Posted on Wed 20 October 2010

OpenHeatMap of the Drug War in Mexico

OpenHeatMap is an open-source tool that lets you turn a spreadsheets into a maps. It is very user-friendly if you have lots of data because it allows you to zoom into the map, and if you’re like me and can never remember the exact location of important cities, when you hover your mouse over a region it shows you its name and the exact value you assigned it.

But best of all Pete Warden just updated OpenHeatMap with maps of Mexico at the municipality level. I decided to take advantage of this and built a HeatMap/Choropleth of the murder rate in Mexico for the last three years (the drug war started December 2006).

The spreadsheet I used to build the maps looks like this:

mex_muni_code value time
01001 3.1 2006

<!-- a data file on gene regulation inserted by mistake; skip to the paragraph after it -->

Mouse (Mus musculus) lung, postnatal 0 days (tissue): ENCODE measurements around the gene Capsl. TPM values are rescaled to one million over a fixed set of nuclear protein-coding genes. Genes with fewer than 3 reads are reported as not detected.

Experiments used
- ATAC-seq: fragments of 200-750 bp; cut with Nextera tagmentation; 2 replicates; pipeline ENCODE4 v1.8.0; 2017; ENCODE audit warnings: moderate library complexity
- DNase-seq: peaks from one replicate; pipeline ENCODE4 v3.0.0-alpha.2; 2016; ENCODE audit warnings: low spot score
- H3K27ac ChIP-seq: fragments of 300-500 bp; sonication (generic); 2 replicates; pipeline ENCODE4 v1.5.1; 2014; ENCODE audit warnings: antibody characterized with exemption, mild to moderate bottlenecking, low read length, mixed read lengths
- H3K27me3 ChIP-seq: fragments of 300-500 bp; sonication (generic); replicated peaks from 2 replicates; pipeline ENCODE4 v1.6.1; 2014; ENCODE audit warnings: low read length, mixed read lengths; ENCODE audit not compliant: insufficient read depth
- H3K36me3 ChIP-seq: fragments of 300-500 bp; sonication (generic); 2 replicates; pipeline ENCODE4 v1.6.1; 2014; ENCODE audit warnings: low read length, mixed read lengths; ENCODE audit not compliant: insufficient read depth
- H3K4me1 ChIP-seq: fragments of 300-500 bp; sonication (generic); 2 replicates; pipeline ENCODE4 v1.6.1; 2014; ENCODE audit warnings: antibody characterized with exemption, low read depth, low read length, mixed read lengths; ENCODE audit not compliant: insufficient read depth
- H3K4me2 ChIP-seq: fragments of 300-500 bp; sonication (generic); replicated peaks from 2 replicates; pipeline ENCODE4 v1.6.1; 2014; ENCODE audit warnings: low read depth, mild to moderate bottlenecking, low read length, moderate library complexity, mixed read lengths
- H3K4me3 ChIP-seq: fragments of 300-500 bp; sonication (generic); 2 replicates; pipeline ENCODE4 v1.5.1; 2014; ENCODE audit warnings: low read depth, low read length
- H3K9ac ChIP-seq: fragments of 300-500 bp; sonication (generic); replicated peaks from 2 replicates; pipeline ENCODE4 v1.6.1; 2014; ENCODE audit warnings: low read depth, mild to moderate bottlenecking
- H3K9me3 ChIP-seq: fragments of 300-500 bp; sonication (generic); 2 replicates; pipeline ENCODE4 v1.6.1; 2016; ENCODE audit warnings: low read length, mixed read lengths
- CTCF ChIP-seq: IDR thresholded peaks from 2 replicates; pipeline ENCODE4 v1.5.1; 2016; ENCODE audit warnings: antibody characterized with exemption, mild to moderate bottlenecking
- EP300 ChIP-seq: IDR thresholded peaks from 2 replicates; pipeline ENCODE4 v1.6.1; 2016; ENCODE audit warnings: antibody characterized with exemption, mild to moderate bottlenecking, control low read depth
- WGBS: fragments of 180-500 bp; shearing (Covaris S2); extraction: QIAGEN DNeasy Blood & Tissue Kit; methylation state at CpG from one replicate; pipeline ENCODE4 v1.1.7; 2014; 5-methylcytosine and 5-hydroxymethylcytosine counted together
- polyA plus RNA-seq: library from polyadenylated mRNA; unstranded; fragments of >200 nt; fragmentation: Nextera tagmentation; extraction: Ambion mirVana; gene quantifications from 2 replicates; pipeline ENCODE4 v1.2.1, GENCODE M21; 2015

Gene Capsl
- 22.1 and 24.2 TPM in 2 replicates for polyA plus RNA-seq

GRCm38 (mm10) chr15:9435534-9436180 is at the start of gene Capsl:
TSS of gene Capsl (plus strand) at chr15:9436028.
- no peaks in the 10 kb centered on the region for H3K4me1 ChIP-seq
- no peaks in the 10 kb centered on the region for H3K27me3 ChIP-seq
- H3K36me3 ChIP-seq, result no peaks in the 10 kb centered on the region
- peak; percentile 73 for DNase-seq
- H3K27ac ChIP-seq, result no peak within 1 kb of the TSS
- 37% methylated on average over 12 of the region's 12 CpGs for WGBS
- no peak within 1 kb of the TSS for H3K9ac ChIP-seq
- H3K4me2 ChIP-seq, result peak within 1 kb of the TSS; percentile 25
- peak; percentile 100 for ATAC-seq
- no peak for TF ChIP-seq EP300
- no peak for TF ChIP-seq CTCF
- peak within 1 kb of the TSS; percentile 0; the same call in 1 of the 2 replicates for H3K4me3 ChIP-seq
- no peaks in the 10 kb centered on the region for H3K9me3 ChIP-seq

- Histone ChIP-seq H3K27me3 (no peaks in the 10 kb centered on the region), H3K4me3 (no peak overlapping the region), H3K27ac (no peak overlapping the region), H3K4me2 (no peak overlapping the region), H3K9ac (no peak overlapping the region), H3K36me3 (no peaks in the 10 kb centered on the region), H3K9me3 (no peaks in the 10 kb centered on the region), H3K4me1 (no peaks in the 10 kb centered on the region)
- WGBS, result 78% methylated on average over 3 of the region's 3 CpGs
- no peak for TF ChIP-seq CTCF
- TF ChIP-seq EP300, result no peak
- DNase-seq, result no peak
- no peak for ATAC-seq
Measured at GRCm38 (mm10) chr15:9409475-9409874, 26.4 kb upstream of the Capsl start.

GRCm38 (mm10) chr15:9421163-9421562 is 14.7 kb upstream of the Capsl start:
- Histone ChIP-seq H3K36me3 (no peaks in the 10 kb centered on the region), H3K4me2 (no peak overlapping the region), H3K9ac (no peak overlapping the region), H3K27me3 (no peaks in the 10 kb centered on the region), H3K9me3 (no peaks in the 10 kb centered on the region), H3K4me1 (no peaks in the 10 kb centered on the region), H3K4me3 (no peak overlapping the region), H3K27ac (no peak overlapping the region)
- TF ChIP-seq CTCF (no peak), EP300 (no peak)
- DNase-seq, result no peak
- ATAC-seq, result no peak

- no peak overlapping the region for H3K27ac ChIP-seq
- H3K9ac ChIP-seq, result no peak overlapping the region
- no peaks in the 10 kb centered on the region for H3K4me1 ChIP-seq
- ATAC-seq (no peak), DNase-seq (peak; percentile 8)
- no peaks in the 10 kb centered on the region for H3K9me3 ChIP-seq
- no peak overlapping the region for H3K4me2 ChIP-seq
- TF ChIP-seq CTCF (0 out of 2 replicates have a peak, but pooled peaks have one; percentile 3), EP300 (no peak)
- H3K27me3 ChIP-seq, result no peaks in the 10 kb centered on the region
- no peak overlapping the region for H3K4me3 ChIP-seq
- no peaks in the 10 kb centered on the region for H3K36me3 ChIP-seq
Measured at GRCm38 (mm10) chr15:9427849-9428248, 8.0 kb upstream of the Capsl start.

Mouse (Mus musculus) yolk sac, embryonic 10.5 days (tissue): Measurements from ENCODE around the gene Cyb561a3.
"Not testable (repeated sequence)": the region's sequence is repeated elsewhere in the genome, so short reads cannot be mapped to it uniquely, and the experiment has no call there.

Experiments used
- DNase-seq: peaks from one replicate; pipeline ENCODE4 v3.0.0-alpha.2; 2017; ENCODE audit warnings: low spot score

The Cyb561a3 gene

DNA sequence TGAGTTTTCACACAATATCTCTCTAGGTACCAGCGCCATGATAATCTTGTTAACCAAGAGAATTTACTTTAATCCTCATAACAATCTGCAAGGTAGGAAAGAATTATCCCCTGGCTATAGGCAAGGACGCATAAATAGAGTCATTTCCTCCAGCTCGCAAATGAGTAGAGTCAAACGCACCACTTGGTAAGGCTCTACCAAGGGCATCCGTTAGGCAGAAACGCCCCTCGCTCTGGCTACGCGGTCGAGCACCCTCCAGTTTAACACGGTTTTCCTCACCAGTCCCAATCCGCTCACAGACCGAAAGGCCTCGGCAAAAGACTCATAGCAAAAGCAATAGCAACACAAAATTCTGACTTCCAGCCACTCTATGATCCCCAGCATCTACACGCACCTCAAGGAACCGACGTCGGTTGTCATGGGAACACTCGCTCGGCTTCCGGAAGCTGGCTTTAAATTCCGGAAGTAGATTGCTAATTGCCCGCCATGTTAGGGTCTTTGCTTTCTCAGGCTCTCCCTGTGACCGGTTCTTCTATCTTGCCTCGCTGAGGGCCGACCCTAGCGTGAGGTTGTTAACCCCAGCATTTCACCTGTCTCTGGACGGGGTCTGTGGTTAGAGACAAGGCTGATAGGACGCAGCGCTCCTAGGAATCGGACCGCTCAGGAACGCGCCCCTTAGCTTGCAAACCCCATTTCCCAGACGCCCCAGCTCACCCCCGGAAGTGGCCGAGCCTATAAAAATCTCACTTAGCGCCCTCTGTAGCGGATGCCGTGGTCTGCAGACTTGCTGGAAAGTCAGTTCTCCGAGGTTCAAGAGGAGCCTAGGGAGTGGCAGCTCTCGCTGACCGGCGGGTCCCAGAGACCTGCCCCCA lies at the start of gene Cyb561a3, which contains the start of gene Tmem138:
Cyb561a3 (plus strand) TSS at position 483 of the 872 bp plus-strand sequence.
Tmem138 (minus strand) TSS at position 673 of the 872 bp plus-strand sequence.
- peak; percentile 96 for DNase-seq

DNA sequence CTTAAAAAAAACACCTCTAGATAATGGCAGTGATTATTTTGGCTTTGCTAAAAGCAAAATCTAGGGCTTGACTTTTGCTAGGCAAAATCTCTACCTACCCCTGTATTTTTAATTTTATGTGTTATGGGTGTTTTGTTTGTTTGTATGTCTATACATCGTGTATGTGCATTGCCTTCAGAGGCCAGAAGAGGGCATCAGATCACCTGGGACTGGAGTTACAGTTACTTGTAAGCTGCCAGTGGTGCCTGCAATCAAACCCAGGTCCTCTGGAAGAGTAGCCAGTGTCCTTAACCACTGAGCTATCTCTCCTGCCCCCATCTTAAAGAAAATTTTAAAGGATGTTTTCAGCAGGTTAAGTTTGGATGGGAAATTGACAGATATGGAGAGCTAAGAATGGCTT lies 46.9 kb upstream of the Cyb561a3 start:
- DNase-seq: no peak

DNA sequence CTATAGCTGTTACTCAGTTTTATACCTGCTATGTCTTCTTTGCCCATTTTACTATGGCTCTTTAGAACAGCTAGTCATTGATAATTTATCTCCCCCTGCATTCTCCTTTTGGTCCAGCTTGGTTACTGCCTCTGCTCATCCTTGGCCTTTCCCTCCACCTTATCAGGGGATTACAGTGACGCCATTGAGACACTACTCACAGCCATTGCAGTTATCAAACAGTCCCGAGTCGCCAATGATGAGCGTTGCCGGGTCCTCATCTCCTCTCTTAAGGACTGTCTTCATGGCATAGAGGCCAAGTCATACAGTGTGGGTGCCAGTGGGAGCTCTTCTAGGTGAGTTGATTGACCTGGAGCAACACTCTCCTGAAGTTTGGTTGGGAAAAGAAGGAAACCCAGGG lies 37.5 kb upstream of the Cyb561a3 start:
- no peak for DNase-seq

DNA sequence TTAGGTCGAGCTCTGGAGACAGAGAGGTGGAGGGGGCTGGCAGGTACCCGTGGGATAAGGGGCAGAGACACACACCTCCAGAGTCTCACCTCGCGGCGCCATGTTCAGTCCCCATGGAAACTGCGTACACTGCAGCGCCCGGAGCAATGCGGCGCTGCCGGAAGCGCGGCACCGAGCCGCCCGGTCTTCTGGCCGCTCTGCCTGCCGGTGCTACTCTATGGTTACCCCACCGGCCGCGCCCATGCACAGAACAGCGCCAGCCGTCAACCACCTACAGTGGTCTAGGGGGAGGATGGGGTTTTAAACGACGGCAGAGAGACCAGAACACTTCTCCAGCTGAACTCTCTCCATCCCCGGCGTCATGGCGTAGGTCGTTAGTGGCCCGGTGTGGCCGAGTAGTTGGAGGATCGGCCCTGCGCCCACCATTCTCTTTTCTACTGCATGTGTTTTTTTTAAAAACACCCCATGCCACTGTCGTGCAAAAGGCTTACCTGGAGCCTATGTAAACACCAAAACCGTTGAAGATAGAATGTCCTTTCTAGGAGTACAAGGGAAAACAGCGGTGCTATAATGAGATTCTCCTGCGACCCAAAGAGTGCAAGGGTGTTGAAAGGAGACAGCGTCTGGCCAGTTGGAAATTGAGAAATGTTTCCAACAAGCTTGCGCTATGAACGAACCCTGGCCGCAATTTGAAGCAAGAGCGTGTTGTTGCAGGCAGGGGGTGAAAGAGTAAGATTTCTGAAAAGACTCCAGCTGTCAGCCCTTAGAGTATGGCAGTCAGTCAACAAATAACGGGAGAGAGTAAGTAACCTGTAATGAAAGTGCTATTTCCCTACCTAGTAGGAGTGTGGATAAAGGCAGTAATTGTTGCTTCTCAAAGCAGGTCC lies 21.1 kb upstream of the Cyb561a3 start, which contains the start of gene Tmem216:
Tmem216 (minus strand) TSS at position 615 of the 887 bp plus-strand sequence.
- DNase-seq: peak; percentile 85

01001 3.9 2007
01001 5.7 2008
01002 2.4 2006
01002 2.4 2007

The mex_muni_code column corresponds to the combined state and municipality codes, the value column is the homicide rate, and time is an optional column if you want the map to have a slider so you can compare homicide rates over time. Once the spreadsheet is ready all you have to do it is upload it and you’re set to go.

In 2006 you can see how Michoacán turns red as La Familia wrests control of the state from the Zetas and also the end of the failed attempt by the Sinaloa Cartel to take over the drug trafficking routes of Nuevo Laredo. Notice how in 2007 the whole map pales considerably as it was the year with the lowest homicide rate on record, and how in 2008 the whole border region of Chihuahua turns bright red as the Sinaloa Cartel starts a war to defeat the Juárez Cartel.

You can also see a larger version of the map at OpenHeatMap.

The homicide rate was calculated with population data from the CONAPO and homicide data from the SINAIS. The data used to generate the heatmap is available as a Google Spreadsheet

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Disclaimer: This website is not affiliated with any of the organizations or institutions to which Diego Valle-Jones belongs. All opinions are my own.

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